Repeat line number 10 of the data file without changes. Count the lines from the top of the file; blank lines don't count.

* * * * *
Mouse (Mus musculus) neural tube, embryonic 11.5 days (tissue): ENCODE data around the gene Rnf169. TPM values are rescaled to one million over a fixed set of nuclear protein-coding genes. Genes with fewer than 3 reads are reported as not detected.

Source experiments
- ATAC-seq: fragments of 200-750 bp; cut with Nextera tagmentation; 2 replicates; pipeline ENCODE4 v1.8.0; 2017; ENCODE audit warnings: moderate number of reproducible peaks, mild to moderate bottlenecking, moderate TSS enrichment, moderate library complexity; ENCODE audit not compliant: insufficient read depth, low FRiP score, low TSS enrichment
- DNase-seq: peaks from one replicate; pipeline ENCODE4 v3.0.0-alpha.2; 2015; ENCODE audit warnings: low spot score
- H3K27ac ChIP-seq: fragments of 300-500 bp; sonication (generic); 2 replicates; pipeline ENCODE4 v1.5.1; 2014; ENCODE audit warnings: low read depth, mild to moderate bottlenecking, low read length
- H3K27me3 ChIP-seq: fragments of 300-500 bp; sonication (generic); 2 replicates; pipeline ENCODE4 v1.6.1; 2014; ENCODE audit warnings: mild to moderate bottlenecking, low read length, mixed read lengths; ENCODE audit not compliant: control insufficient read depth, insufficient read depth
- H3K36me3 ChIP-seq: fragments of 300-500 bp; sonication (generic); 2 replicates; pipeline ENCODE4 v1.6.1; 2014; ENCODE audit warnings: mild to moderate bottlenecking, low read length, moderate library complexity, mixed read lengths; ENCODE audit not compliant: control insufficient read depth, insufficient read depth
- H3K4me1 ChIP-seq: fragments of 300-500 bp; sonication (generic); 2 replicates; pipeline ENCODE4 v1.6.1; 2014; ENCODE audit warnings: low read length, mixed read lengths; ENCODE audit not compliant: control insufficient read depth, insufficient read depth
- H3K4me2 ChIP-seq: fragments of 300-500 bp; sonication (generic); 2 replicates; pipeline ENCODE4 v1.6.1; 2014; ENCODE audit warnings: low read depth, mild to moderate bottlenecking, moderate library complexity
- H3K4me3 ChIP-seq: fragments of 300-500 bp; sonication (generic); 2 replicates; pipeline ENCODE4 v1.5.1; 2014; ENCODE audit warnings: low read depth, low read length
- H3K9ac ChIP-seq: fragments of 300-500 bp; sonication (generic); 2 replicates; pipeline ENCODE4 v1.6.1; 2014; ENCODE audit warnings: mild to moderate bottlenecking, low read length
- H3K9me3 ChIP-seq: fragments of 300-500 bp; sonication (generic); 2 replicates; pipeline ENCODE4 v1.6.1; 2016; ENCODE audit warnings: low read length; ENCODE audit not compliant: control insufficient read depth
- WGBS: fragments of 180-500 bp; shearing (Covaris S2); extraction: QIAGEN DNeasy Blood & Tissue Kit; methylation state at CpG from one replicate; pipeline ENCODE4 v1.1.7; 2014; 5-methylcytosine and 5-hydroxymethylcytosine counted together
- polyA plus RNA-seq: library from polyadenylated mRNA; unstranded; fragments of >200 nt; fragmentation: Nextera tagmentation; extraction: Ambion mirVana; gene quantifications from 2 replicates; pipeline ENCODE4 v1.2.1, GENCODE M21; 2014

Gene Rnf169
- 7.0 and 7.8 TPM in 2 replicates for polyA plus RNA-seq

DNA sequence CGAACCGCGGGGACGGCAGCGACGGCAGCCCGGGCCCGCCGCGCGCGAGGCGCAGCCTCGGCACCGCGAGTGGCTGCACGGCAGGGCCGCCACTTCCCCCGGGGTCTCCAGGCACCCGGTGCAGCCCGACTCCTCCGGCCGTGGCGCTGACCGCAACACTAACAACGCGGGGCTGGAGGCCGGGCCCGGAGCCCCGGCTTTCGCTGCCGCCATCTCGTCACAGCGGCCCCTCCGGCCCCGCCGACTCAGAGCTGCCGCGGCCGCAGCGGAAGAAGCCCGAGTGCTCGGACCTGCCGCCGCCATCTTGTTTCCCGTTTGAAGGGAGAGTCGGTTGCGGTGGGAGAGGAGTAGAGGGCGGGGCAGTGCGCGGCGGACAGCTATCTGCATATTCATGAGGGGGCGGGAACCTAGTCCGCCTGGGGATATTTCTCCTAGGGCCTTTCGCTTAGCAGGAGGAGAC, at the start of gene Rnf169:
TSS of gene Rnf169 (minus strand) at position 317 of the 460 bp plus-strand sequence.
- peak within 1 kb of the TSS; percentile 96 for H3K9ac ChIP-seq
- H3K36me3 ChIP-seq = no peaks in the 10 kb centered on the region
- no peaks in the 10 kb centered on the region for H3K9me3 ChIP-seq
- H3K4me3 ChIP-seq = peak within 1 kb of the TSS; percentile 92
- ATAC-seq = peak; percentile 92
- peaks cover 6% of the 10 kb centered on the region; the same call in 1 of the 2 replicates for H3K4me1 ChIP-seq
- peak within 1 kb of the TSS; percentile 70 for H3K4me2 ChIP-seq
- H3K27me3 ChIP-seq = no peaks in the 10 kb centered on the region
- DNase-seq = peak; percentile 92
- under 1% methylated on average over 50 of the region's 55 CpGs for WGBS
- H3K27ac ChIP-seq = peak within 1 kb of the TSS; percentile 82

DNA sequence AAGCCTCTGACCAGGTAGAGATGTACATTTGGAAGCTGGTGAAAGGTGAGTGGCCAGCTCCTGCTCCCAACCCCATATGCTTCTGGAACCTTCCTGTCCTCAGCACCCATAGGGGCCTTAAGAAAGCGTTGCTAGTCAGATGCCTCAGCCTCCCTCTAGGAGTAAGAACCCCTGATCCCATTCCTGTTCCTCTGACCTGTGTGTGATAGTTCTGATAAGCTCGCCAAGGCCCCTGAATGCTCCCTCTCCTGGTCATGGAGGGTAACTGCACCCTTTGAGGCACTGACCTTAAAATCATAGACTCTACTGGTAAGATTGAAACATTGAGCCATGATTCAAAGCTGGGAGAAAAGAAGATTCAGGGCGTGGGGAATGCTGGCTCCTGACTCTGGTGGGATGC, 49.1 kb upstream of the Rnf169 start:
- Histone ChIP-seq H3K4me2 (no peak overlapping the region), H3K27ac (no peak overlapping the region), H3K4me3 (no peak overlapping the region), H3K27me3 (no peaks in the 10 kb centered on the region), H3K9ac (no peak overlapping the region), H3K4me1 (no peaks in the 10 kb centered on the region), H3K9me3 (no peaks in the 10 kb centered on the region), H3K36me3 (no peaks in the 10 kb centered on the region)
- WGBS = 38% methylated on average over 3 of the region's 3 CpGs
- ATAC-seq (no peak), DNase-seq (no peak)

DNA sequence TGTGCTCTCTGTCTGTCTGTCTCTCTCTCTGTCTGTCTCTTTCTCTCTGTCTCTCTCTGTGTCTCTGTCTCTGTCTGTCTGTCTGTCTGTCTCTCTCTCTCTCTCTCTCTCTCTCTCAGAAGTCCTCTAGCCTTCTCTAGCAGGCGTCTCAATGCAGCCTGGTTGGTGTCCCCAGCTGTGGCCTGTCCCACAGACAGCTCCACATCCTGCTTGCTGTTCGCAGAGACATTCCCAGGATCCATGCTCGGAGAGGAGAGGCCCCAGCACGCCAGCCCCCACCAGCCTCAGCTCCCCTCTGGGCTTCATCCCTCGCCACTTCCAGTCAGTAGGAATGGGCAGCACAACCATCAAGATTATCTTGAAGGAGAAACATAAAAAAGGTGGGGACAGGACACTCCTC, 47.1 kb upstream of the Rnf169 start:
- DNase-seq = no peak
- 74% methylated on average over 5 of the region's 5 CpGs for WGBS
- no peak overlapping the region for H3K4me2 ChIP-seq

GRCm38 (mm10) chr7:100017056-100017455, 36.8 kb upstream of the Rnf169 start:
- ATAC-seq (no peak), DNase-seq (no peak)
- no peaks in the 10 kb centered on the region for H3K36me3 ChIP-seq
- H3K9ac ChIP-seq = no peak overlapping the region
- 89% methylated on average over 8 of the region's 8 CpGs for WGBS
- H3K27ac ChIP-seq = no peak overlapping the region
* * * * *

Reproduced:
- H3K4me3 ChIP-seq: fragments of 300-500 bp; sonication (generic); 2 replicates; pipeline ENCODE4 v1.5.1; 2014; ENCODE audit warnings: low read depth, low read length